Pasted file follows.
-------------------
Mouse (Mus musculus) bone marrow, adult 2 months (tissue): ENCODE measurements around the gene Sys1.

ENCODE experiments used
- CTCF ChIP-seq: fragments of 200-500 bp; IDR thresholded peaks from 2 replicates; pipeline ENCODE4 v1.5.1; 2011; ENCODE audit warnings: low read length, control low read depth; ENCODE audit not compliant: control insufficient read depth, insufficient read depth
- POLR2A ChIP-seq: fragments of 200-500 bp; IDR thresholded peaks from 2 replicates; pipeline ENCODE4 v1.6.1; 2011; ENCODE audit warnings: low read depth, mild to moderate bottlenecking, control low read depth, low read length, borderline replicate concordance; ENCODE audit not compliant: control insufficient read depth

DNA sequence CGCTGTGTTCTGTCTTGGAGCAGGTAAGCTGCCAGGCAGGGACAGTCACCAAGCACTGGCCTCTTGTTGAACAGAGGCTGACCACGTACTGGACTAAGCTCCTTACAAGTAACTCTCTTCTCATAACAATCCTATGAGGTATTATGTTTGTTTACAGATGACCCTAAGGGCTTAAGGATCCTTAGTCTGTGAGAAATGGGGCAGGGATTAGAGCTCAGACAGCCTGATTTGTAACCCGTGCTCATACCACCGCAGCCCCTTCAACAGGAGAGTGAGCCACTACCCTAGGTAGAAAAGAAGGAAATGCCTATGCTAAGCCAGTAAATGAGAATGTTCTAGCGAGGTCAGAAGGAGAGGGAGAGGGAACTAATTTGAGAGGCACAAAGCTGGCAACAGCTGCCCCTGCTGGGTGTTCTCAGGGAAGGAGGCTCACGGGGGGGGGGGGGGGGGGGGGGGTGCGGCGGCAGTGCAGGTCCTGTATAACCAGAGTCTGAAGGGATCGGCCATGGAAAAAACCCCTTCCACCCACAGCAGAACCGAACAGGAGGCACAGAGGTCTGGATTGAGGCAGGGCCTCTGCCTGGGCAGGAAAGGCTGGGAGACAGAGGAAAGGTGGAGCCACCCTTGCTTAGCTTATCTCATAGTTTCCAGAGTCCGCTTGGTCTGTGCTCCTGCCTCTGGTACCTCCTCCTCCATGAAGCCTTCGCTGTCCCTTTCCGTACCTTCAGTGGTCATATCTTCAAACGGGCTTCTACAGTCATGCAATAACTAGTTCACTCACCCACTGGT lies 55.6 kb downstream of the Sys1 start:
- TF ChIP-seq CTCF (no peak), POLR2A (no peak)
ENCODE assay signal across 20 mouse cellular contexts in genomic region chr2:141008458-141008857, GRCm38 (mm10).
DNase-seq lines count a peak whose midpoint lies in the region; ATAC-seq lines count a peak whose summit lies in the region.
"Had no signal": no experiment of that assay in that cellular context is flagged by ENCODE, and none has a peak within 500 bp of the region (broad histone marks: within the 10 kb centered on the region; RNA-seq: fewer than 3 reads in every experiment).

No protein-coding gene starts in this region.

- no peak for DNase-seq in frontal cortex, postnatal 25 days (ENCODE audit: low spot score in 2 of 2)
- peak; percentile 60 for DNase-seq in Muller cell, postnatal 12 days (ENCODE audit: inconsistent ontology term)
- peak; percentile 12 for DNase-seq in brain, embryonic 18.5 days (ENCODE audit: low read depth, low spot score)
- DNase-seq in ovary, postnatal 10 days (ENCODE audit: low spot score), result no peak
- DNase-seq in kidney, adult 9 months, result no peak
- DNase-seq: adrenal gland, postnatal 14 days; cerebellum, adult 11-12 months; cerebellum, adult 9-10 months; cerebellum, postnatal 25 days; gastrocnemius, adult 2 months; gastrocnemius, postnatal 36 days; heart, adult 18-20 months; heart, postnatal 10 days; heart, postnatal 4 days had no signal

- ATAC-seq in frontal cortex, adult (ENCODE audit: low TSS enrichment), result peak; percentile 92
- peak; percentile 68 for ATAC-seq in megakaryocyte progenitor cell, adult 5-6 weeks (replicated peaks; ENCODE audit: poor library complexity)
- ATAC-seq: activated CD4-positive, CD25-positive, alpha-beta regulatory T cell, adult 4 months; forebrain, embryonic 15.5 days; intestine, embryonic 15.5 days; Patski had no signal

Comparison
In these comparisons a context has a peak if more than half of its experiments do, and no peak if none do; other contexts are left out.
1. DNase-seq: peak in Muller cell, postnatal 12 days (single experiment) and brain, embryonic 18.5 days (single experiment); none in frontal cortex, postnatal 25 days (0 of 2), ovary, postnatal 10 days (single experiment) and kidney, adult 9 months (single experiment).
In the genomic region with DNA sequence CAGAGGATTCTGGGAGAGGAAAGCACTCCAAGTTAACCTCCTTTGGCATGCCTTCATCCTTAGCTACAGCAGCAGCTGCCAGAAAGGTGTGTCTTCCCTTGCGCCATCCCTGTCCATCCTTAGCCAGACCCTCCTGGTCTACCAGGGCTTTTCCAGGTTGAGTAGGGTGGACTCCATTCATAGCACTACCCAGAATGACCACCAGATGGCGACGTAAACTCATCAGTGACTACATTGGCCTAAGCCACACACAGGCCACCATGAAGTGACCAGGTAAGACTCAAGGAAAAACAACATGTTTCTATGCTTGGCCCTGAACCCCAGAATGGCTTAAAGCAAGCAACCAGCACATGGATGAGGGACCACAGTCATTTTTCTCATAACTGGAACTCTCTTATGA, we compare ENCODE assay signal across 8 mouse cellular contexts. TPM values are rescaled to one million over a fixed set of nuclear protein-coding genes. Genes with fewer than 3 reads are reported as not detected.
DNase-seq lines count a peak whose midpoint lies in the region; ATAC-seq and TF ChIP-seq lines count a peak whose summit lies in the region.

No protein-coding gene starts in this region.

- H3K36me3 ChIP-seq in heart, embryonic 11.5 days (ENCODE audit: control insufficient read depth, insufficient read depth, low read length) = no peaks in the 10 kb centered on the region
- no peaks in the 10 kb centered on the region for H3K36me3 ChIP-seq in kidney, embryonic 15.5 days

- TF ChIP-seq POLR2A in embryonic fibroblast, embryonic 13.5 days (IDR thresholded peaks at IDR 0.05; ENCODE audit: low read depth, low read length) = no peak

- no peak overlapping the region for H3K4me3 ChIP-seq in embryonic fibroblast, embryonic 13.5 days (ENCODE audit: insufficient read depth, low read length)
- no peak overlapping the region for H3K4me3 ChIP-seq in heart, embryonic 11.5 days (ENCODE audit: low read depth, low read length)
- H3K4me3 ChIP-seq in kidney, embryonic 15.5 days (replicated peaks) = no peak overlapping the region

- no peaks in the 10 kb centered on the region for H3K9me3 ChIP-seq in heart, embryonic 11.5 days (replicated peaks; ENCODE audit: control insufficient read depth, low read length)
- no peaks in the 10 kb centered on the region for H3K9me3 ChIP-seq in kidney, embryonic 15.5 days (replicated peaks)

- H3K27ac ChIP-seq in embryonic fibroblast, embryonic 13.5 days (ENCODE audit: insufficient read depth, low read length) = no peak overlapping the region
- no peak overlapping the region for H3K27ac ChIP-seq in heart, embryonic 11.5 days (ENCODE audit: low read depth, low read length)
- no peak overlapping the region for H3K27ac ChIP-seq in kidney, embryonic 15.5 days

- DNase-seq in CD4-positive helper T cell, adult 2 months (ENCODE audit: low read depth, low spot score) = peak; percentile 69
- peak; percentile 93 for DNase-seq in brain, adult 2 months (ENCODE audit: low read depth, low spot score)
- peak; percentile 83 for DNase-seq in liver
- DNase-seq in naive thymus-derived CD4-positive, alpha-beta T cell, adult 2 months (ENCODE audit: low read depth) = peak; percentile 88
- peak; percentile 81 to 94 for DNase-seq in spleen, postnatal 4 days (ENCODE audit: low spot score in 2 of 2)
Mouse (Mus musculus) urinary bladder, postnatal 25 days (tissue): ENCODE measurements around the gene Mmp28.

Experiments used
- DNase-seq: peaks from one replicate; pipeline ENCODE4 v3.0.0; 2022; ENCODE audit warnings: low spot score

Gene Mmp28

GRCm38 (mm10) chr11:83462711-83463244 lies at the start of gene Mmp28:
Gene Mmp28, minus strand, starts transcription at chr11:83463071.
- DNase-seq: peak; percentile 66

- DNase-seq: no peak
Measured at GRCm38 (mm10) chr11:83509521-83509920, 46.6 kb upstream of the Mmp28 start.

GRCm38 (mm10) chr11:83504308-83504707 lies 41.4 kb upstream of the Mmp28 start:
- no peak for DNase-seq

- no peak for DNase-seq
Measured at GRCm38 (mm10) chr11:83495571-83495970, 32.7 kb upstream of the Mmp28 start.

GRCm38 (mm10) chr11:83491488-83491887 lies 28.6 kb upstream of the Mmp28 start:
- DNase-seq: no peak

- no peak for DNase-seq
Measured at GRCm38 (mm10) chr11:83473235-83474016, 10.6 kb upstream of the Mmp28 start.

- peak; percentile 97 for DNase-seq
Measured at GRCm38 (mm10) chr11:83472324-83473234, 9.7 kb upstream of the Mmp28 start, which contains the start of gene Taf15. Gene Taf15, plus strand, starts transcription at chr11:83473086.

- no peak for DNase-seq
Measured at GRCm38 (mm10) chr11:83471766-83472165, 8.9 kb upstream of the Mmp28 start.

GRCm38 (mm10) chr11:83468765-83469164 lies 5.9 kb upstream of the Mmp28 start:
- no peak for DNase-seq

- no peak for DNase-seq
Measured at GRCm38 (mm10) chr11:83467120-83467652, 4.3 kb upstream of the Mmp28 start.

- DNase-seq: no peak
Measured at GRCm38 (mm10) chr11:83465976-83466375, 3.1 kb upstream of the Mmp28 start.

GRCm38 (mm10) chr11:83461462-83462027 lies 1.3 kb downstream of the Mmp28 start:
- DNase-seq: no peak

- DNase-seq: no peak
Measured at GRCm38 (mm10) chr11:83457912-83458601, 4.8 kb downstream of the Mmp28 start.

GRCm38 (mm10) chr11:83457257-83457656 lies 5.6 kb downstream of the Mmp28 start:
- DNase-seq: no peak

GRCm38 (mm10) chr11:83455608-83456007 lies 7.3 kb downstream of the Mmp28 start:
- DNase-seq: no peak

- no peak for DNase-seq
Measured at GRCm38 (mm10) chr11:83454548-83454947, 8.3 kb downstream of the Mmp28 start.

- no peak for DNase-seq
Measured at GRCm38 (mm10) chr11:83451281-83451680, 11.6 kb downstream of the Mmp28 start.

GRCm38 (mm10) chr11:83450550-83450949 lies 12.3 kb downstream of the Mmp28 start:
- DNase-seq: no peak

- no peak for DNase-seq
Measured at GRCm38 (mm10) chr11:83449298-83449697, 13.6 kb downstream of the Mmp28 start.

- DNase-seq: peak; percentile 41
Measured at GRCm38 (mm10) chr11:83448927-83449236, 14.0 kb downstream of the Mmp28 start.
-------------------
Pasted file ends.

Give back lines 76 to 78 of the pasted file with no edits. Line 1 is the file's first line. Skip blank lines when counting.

- DNase-seq: no peak

- no peak for DNase-seq
Measured at GRCm38 (mm10) chr11:83454548-83454947, 8.3 kb downstream of the Mmp28 start.